Independent bottlers such as Allied have their own hassles, with Pepsi and Coke eager to take back as many franchises as possible.      "It`s not easy to get a franchise away from someone, but the company uses every means at its disposal to edge you out unless you produce," Strachan said in a previous interview.      The companies operate about one-third of their bottling franchises and the total number of bottlers has shrunk by half since the 1970s to 807.      "The whole industry has been consolidating," said Helen Berry of the Beverage Marketing Corp.      In 1981, the federal Soft Drink Interbrand Competition Act, hastened the centralization of the soft drink business by protecting franchises.      The law legalized "exclusive territorial licenses" to make and sell "trademarked soft drink products," provided there is competition with similar products.

     But the attorney representing the Crisafullis, Randall Kehoe, charged that Allied Bottlers has used its exclusive territorial license to "snuff out the competition." He claims the law has had the unintended effect of exempting Allied from competing with other Pepsi sellers, such as Oliver`s Beverages.      "The Soft Drink Act was never intended to provide for unfair and unreasonable restraint of trade," he said. The net effect, said Kehoe, has been for Allied to "monopolize and unilaterally raise their prices since it denies buyers the chance to get lower prices."

     Struggles between bottlers and stores for the best deals are not new. Last year, Stewart`s Ice Cream Co. Inc. yanked Pepsi products from its nearly 200 convenience stores. Stewart`s president, William Dake, said Coke offered a better price for exclusive rights. At Allied, which supplies a region from Rochester to New Haven, Strachan termed the move business as usual and calmly noted that Stewart`s accounted for less than 1 percent of his sales.      "That`s typical," Mark Crisafulli said of Strachan`s response. Aside from the hard-nosed tactics typical of the beverage business, he charged Allied with "using the bottle bill to restrict free trade."      Frustrated, the Crisafullis called EnCon`s law enforcement division. After investigating, said Lt. William Farley, EnCon charged Allied with refusing to redeem Pepsi containers from Oliver`s. The civil charge, with a maximum penalty of $250, will be answered in Albany City Court on Tuesday      Lt. Farley said.      Allied`s lawyer, John Mitchell, would only confirm that the matter is in litigation.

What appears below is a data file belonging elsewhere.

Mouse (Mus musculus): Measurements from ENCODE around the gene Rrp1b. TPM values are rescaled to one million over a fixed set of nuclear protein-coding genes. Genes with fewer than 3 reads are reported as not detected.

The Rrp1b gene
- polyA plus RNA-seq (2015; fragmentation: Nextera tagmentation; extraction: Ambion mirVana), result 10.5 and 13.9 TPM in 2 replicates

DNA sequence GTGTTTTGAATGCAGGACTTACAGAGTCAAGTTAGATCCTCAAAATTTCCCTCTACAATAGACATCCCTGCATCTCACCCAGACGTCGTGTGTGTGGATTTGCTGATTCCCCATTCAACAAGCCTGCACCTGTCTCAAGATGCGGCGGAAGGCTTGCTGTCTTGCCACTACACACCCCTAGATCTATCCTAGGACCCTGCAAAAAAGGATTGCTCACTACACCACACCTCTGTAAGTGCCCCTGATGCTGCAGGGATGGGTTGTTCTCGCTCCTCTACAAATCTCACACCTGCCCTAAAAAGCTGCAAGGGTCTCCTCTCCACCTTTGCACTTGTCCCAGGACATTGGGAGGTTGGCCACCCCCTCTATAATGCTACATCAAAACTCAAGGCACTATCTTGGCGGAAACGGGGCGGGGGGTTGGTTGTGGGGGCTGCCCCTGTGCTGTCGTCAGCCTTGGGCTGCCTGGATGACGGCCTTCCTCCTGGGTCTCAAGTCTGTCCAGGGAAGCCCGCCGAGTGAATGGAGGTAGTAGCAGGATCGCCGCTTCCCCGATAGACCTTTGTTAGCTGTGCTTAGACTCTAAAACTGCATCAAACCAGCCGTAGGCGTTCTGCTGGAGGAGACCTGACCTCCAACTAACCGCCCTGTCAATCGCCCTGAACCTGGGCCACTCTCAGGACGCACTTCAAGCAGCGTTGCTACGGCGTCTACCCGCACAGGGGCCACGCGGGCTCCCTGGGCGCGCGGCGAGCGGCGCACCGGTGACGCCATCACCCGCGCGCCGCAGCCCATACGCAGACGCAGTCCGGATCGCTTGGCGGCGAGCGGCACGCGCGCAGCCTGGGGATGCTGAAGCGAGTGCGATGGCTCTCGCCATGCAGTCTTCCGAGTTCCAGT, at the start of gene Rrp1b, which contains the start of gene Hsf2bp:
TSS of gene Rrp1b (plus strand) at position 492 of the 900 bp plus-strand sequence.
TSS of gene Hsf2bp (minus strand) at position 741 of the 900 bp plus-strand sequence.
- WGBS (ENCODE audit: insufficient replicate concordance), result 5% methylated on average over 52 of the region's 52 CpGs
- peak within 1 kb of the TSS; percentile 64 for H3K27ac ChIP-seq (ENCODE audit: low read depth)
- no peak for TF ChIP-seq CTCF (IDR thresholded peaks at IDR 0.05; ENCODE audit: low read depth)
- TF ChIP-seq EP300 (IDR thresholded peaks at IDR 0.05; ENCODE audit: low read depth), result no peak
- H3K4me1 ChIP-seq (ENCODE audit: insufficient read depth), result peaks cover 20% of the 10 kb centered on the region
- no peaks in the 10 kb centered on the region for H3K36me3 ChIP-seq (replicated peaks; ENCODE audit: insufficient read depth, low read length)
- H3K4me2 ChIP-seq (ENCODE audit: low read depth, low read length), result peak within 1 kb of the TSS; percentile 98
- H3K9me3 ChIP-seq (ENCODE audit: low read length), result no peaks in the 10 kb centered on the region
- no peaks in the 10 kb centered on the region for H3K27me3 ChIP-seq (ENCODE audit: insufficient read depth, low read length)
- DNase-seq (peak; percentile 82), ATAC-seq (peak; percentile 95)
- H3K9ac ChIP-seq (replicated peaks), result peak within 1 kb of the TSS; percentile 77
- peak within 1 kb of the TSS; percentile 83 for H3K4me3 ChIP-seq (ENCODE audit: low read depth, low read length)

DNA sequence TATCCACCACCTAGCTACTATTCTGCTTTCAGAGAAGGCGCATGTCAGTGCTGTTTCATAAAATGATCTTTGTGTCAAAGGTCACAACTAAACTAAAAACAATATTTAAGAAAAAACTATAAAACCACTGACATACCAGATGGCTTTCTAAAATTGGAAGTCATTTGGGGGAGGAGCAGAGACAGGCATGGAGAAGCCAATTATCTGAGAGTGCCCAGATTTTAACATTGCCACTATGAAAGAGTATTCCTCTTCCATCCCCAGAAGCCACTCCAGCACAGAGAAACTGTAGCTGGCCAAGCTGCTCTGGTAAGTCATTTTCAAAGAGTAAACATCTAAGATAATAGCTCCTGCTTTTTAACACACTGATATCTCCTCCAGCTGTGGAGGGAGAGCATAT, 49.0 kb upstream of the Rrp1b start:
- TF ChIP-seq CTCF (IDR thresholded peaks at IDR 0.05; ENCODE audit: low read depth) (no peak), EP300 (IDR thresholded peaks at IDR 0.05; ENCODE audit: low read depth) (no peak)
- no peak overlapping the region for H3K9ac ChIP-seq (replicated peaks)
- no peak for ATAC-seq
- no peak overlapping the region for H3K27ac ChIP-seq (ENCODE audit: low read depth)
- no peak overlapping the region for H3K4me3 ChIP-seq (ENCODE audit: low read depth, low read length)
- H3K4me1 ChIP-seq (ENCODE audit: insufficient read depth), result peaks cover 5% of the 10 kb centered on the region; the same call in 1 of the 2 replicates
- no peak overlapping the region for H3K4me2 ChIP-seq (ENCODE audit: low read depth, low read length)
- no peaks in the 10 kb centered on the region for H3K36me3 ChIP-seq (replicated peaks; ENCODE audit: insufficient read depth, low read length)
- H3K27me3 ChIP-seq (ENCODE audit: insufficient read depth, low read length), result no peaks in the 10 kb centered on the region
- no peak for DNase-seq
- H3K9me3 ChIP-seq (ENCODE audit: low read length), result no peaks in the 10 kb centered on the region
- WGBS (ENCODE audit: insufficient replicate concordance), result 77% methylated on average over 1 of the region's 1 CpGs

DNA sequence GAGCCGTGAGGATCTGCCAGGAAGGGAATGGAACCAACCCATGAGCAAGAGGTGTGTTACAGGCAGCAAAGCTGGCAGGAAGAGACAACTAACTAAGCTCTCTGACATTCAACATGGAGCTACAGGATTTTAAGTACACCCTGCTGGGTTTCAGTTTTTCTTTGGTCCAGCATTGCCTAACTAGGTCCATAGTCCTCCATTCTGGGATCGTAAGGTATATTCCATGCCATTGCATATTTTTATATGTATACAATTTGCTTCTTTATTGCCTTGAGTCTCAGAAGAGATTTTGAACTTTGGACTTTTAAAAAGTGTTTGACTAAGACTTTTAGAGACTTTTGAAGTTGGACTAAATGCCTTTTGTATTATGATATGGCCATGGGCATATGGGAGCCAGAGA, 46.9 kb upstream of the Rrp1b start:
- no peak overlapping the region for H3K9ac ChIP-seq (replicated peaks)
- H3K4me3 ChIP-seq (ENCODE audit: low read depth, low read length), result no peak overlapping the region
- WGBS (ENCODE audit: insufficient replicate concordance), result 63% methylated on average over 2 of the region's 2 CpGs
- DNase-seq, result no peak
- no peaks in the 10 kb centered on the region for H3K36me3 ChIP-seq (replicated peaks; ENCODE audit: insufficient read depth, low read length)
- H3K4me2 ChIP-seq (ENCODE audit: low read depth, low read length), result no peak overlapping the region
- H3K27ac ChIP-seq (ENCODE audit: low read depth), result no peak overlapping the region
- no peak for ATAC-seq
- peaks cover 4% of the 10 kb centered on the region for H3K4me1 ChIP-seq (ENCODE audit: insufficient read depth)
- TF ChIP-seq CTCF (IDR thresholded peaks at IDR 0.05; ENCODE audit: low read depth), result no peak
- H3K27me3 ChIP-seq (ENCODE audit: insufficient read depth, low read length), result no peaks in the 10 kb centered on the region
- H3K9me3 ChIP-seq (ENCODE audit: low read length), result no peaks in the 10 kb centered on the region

The Crisafullis claim Allied is out to stifle a potential competitor.      The reason: "We`re a full-service deliverer who`ll bring 30 different brands to a store," said Joe Crisafulli. The move threatens major brands for whom delivery routes are key to controlling their business from top to bottom. Beyond that, the Crisafullas claim offering an alternative to Allied benefits the mom-and-pop stores dotting downtown neighborhoods.      "A lot of them are minorities and foreigners who get treated badly by the major distributors," said Mark. "Many don`t speak English. Some are the ones whose checks bounce and you have to go back the next day and get cash."      Several corner-store owners said they liked Oliver`s for its ability to deliver most brands as well as its prices.      "They`re a lot more reasonable than the Pepsi people," said Yvette Salih, who runs the Clinton Market in Albany`s West Hill neighborhood with her husband, Tarik.      Indirectly, Oliver`s predicament is also impeding an innovative charitable venture.

     Gus Bondi, a 59-year-old General Electric employee, collects and returns empties and hands over the deposits - $31,000 since 1990 - to a children`s hospital in Memphis, Tenn. He liked bringing his unsorted empties to Oliver`s, which redeemed most brands. But since Pepsi cut off Oliver`s, the beverage center has turned away almost half of Bondi`s empties.      Of the 15,000 empties he brought on average each month to Oliver`s, 40 percent were Pepsi products. Now Bondi must sort out and remove the Pepsi empties for redemption at other stores.      "Pepsi is making my life miserable and they`re making Oliver`s life miserable," said Bondi. "It`s like David and Goliath."\